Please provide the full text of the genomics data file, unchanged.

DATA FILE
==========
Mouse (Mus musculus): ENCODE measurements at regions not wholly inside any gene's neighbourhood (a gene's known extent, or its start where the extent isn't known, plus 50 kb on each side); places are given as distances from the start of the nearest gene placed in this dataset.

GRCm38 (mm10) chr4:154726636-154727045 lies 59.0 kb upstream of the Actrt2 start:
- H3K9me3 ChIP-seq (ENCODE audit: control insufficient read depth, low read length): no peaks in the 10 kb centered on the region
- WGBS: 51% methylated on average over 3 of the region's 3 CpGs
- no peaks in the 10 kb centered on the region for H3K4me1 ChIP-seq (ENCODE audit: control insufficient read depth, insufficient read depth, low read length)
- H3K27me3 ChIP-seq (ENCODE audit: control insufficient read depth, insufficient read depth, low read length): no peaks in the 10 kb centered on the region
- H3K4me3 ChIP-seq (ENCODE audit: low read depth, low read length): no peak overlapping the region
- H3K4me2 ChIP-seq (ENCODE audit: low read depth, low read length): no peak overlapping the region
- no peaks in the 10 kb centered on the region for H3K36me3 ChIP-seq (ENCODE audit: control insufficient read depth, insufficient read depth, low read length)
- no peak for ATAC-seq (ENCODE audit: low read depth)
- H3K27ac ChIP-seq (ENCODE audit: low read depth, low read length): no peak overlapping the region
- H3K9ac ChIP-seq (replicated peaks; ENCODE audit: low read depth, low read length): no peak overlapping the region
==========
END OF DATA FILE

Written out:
Mouse (Mus musculus): ENCODE measurements at regions not wholly inside any gene's neighbourhood (a gene's known extent, or its start where the extent isn't known, plus 50 kb on each side); places are given as distances from the start of the nearest gene placed in this dataset.

GRCm38 (mm10) chr4:154726636-154727045 lies 59.0 kb upstream of the Actrt2 start:
- H3K9me3 ChIP-seq (ENCODE audit: control insufficient read depth, low read length): no peaks in the 10 kb centered on the region
- WGBS: 51% methylated on average over 3 of the region's 3 CpGs
- no peaks in the 10 kb centered on the region for H3K4me1 ChIP-seq (ENCODE audit: control insufficient read depth, insufficient read depth, low read length)
- H3K27me3 ChIP-seq (ENCODE audit: control insufficient read depth, insufficient read depth, low read length): no peaks in the 10 kb centered on the region
- H3K4me3 ChIP-seq (ENCODE audit: low read depth, low read length): no peak overlapping the region
- H3K4me2 ChIP-seq (ENCODE audit: low read depth, low read length): no peak overlapping the region
- no peaks in the 10 kb centered on the region for H3K36me3 ChIP-seq (ENCODE audit: control insufficient read depth, insufficient read depth, low read length)
- no peak for ATAC-seq (ENCODE audit: low read depth)
- H3K27ac ChIP-seq (ENCODE audit: low read depth, low read length): no peak overlapping the region
- H3K9ac ChIP-seq (replicated peaks; ENCODE audit: low read depth, low read length): no peak overlapping the region